What Others Have Said About Andy Kerr
For his participation, by personal invitation of President Clinton, in the Northwest Forest Conference held in Portland in 1993 Willamette Week gave Kerr a "No Surrender Award."
Time reporter David Seideman, in his book Showdown at Opal Creek, described Kerr as the "Ralph Nader of the old-growth-preservation movement."
Jonathan Nicholas of the Oregonian characterized Kerr as one of the "Top 10 people to take to (the) Portland bank" for "his gift of truth."
The Oregonian's Northwest Magazine characterized him as the timber industry's "most hated man in Oregon."
The Lake County Examiner called Kerr "Oregon's version of the Anti-Christ."
In a feature on Mr. Kerr, Time titled him a "White Collar Terrorist," referring to his effectiveness in working within the system and striking fear in the hearts of those who exploit Oregon's natural environment.
Jeff Barnard of the Associated Press called Kerr "the lighting rod for the environmental movement during the battle about the northern spotted owl."
The Christian Science Monitor characterized Kerr as "one of the toughest environmental professionals in the Pacific Northwest."
Willamette Week said Kerr "is entirely unwilling to give an inch when it comes to this state's remaining old-growth timber.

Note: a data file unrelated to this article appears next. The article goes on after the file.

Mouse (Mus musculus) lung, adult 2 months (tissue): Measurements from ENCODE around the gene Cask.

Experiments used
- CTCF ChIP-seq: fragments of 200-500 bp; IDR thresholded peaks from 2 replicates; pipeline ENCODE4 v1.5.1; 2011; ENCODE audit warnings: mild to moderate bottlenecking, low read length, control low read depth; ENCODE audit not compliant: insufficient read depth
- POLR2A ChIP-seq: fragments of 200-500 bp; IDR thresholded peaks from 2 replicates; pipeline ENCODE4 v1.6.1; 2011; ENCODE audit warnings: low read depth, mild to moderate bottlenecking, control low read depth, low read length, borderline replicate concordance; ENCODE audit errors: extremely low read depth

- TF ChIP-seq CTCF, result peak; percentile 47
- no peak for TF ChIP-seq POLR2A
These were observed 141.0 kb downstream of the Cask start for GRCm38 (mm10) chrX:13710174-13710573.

In his book Lasso the Wind, New York Times correspondent Tim Egan said of Kerr, "(h)e has a talent for speaking in such loaded sound bites that it was said by reporters that if Andy Kerr did not exist, someone would have to invent him....(Kerr) forced some of the most powerful timber companies to retreat from a binge of clear-cutting that had left large sections of the Oregon Cascades naked of forest cover."
High Country News noted that Kerr "was a key figure in the struggle to curtail logging in the Pacific Northwest in the 1980s and 1990s."
From a profile in the Oregonian, "In the 1980s and 1990s he was a much-decorated officer in the conservation movement's war with the timber industry—with the outcome that logging in the past decade declined by more than 80 percent on Oregon and Washington public lands."
The Oregonian named Kerr one of the 150 most interesting Oregonians in the newspapers 150-year history.
The Salt Lake Tribune described Kerr as "part provocateur and part policy wonk . . . Kerr . . . has long been a bur in the side of the cattle industry."
Rocky Barker of the Idaho Statesman said, "There were a lot of environmentalists working to stop logging on old growth national forests in the 1980s and 1990s. But few were more outspoken and effective than Andy Kerr."
Veteran Pacific Northwest journalist Floyd McKay, writing in Crosscut.com, said Kerr was "once considered [a] wild [man], aggressively challenging federal agencies and corporate land managers" who is now "an elder [statesman] in the region's environmental leaders."
High Country News called Kerr one of "public-lands grazing's greatest enemies."
Sen. Ron Wyden said Kerr "played an absolutely key role in pulling together the eastside [forest] bill in Oregon."